The Black Cowboy

1173 Words5 Pages
Unique to the United States, the Old West wields a powerful influence on the American imagination that can still be seen in numerous aspects of the nation’s culture, such as clothing lines and movies. Unfortunately, as is the case with most other periods, historic acknowledgement of African Americans’ contributions to the West is still not complete. Only recently, within the last few decades, have American scholars and the film industry earnestly begun to correct this period in regards to African Americans. In 2005, the Idaho Black History Museum (IBHM) in Boise assembled a display that incorporated the black cowboy into it. The West has always held the promise of opportunity for countless Americans. While many African Americans struggled…show more content…
By the early twentieth century, black cowboys accounted for two percent of the total equestrian population in the West. In Idaho, where African Americans comprised about 0.2 percent of the total population, blacks made up 1.8 percent of the State’s cowboy population. Only recently have some of these individuals begun to receive the recognition they deserve. In 2008, Henry Harris, a deceased black buckaroo of Spanish tradition, found his way into the Buckaroo Hall of Fame in Winnemucca, Nevada. For decades, he had gone relatively unnoticed by most Americans. Conceived in slavery and born in freedom, Harris had traveled west from Texas chasing the promise of a better life. Following John Sparks, the future governor of Nevada, in 1903, Harris found himself in the midst of a large cattle empire encompassing northeast Nevada and southern Idaho. Like most African Americans, Harris began his buckaroo experience branding cows and breaking horses; two undesirable jobs often relegated to black cowboys. As Harris showed greater skill and leadership, Sparks would later make him foreman over a crew of both black and white cowboys. The color of his skin had not restricted his opportunities as a buckaroo; most white cowboys treated Harris as an equal on the range. Off the range though, he was just another black man and became racially inferior once more. Though Harris had left some influence on Idaho and the West, he is far from the only black cowboy to have done so. Recently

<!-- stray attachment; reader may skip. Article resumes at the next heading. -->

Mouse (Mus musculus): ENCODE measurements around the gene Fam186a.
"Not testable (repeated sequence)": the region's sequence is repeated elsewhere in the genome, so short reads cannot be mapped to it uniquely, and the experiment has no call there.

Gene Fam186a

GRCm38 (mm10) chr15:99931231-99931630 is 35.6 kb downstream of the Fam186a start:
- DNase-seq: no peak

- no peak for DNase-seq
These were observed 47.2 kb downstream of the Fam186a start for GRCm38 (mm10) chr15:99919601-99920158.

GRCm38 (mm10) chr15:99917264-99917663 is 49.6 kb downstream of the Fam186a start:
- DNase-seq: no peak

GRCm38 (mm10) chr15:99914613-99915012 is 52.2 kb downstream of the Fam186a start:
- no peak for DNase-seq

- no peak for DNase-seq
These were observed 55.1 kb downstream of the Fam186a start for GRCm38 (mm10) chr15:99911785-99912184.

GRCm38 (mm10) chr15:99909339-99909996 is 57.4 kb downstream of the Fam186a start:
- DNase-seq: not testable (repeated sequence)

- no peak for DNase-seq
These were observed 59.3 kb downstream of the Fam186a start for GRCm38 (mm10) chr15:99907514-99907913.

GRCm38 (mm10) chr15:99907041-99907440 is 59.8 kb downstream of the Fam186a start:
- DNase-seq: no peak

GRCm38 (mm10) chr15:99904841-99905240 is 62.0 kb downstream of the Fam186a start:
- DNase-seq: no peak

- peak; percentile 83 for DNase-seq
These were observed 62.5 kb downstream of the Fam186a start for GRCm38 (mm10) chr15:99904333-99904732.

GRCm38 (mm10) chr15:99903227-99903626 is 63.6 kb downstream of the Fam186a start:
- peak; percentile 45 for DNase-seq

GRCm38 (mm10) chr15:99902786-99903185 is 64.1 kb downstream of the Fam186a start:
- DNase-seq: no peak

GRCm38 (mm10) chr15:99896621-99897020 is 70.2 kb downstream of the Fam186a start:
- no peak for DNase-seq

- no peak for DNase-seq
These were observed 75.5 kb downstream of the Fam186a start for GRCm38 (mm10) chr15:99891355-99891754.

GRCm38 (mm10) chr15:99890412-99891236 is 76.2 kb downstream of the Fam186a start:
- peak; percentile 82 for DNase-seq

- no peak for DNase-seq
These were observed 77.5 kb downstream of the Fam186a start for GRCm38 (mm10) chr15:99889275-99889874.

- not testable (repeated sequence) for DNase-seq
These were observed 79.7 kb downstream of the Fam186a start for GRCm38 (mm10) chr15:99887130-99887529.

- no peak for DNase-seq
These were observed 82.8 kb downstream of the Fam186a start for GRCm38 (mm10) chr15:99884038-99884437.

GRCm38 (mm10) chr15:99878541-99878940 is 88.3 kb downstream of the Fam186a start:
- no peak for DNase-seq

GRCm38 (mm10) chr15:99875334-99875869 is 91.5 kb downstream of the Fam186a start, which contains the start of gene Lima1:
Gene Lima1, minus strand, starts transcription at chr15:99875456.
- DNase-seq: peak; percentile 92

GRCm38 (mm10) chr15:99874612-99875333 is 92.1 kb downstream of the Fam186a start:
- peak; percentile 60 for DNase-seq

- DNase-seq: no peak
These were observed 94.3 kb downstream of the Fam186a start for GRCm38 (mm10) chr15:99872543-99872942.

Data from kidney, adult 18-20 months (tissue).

More about The Black Cowboy

Open Document